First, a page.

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Law
2:24 pm
Mon October 29, 2012

Despite Hurricane, Justices Hear Surveillance Case

Originally published on Mon October 29, 2012 4:22 pm

The rest of the government may have been shut down for the hurricane, but not the U.S. Supreme Court.

The justices were in court Monday to consider a challenge to the 2008 Foreign Intelligence Surveillance Act, known as FISA. The new law broadly expanded the government's ability to conduct large-scale monitoring of international phone calls and emails to and from people in the United States.

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Around the Nation
2:10 pm
Mon October 29, 2012

Risks Rise With Hurricane Sandy's Surge

Waves crashed over a road in Winthrop, Mass., as Hurricane Sandy moved toward coastal areas Monday.
Darren McCollester Getty Images

Originally published on Tue October 30, 2012 6:17 am

Hurricane Sandy may be grinding closer to the East Coast with 90 mph winds and torrential rains, but the most devastating aspect is likely to be storm surge.

Simply put, storm surge is wind-driven water that is forced against the shore, piling up in low-lying areas where it can cause dangerous flooding. A number of factors can make storm surge worse: a massive storm with high winds headed straight for a region full of shallow coastal bays and inlets.

Sandy seems to have them all, says Chris Landsea, science and operations officer at the National Hurricane Center.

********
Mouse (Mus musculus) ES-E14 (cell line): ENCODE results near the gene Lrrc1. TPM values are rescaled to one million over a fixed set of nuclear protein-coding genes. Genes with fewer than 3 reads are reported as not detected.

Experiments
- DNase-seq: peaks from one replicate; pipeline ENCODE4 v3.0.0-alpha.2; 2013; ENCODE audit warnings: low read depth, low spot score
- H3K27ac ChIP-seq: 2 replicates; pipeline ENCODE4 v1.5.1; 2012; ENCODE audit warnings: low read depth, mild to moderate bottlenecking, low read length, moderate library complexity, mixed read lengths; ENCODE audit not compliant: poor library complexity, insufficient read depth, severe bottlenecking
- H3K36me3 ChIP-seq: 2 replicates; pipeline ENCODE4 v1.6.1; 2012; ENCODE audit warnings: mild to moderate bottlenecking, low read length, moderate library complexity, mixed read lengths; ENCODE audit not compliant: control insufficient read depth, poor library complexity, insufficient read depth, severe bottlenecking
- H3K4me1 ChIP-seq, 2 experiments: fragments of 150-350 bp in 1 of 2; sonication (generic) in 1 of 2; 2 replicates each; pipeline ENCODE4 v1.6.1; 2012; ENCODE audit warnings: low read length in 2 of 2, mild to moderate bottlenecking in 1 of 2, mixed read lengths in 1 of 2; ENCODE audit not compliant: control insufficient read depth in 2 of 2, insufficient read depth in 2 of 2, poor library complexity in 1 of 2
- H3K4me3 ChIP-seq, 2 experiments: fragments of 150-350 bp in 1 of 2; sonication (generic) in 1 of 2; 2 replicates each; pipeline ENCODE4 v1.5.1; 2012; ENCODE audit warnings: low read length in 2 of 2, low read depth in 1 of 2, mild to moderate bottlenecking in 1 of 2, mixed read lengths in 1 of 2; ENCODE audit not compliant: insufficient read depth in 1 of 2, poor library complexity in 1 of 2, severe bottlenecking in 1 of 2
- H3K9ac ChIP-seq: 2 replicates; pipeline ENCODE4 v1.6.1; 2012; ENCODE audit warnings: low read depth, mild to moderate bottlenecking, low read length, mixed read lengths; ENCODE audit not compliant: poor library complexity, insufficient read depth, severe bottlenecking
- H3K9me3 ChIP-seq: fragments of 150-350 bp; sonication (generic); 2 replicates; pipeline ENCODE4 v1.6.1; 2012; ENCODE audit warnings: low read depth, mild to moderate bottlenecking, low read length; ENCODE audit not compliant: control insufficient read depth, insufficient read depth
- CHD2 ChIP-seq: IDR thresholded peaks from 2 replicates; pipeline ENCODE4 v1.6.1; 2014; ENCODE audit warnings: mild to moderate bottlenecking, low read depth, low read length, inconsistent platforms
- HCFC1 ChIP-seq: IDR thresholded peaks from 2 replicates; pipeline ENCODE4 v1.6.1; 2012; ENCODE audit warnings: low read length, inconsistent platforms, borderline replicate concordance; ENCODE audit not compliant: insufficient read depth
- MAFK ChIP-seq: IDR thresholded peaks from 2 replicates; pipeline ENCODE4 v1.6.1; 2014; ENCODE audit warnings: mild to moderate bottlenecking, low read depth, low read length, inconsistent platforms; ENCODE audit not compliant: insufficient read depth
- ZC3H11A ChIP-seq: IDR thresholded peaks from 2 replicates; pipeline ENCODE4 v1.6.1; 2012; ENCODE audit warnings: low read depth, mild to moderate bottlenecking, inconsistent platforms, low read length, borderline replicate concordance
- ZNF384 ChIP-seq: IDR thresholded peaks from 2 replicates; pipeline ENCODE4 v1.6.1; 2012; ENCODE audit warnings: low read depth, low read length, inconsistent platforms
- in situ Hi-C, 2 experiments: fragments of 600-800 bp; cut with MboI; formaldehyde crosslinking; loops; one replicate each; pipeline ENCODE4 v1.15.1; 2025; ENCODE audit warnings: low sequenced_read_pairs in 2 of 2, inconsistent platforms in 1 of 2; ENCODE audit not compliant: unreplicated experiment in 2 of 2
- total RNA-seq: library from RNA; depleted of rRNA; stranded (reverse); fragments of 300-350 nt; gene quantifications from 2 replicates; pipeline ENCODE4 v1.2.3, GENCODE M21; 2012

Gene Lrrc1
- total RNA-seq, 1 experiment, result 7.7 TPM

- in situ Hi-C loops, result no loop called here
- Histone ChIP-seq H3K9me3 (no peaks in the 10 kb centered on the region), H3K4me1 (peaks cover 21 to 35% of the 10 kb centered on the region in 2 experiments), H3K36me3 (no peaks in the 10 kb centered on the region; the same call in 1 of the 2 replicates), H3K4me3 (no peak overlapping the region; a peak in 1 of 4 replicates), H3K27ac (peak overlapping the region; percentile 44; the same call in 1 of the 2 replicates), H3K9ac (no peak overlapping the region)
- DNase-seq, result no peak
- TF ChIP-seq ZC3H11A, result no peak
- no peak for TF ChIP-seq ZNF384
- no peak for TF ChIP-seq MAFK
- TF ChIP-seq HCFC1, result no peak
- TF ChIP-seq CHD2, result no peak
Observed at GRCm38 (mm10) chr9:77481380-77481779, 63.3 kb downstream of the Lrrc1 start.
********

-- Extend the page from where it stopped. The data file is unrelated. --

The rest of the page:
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U.S.
1:55 pm
Mon October 29, 2012

Pumps And Polls: Why Americans Wait In Lines

People wait to purchase groceries in self-checkout lanes at Safeway in Washington, D.C.
Keith Jenkins NPR

Please line up for this multiple choice quiz:

Days before the deluge descended and the chaos commenced, Americans along the Eastern Seaboard waited patiently in single-file lines to try to influence their destiny. Were they ...

A) Waiting to buy gasoline at a station before Hurricane Sandy hit?

B) Showing up to participate in early voting for the 2012 election?

C) All of the above

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It's All Politics
1:48 pm
Mon October 29, 2012

Obama And Romney Respond To Sandy With Election (And Katrina) In Mind

President Obama walks toward the White House on Monday after returning to Washington to monitor the government response to Hurricane Sandy.
Jacquelyn Martin AP

Thanks to Hurricane Sandy, the week before Election Day is certainly not turning out the way anyone expected, especially the presidential candidates.

President Obama and Mitt Romney found themselves ditching their schedules for the start of the week as they responded to exigencies created by the massive hurricane raking the U.S. Eastern Seaboard.

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It's All Politics
1:38 pm
Mon October 29, 2012

Supreme Court Soldiers On, Despite Sandy

Originally published on Mon October 29, 2012 4:34 pm

While the rest of the federal government shut down Monday, the U.S. Supreme Court was open for business as usual — at least long enough to hear two cases argued.

It is hardly the first time that the high court was the macho guy in town, staying open when the rest of the government was closed. The reason appears to be tradition, albeit a modern tradition.